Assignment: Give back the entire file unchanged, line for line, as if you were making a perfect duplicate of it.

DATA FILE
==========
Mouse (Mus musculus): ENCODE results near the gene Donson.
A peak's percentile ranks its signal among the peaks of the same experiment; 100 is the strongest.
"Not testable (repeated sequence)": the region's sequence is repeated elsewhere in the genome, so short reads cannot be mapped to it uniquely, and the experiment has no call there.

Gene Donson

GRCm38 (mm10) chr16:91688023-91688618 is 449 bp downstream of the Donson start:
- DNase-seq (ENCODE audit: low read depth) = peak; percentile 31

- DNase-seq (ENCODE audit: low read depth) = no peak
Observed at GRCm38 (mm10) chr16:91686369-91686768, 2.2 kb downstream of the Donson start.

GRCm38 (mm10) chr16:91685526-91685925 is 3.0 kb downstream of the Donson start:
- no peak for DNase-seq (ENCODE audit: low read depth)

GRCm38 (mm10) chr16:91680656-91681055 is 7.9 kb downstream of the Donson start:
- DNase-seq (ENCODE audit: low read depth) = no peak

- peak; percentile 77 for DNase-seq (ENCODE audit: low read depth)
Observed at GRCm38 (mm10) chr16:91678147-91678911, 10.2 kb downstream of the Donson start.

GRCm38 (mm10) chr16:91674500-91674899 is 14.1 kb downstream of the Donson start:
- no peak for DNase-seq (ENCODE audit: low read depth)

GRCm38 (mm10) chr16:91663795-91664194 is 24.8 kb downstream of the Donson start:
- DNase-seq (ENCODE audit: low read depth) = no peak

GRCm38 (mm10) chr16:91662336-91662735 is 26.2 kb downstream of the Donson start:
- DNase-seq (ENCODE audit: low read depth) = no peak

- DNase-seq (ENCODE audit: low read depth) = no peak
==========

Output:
Mouse (Mus musculus): ENCODE results near the gene Donson.
A peak's percentile ranks its signal among the peaks of the same experiment; 100 is the strongest.
"Not testable (repeated sequence)": the region's sequence is repeated elsewhere in the genome, so short reads cannot be mapped to it uniquely, and the experiment has no call there.

Gene Donson

GRCm38 (mm10) chr16:91688023-91688618 is 449 bp downstream of the Donson start:
- DNase-seq (ENCODE audit: low read depth) = peak; percentile 31

- DNase-seq (ENCODE audit: low read depth) = no peak
Observed at GRCm38 (mm10) chr16:91686369-91686768, 2.2 kb downstream of the Donson start.

GRCm38 (mm10) chr16:91685526-91685925 is 3.0 kb downstream of the Donson start:
- no peak for DNase-seq (ENCODE audit: low read depth)

GRCm38 (mm10) chr16:91680656-91681055 is 7.9 kb downstream of the Donson start:
- DNase-seq (ENCODE audit: low read depth) = no peak

- peak; percentile 77 for DNase-seq (ENCODE audit: low read depth)
Observed at GRCm38 (mm10) chr16:91678147-91678911, 10.2 kb downstream of the Donson start.

GRCm38 (mm10) chr16:91674500-91674899 is 14.1 kb downstream of the Donson start:
- no peak for DNase-seq (ENCODE audit: low read depth)

GRCm38 (mm10) chr16:91663795-91664194 is 24.8 kb downstream of the Donson start:
- DNase-seq (ENCODE audit: low read depth) = no peak

GRCm38 (mm10) chr16:91662336-91662735 is 26.2 kb downstream of the Donson start:
- DNase-seq (ENCODE audit: low read depth) = no peak

- DNase-seq (ENCODE audit: low read depth) = no peak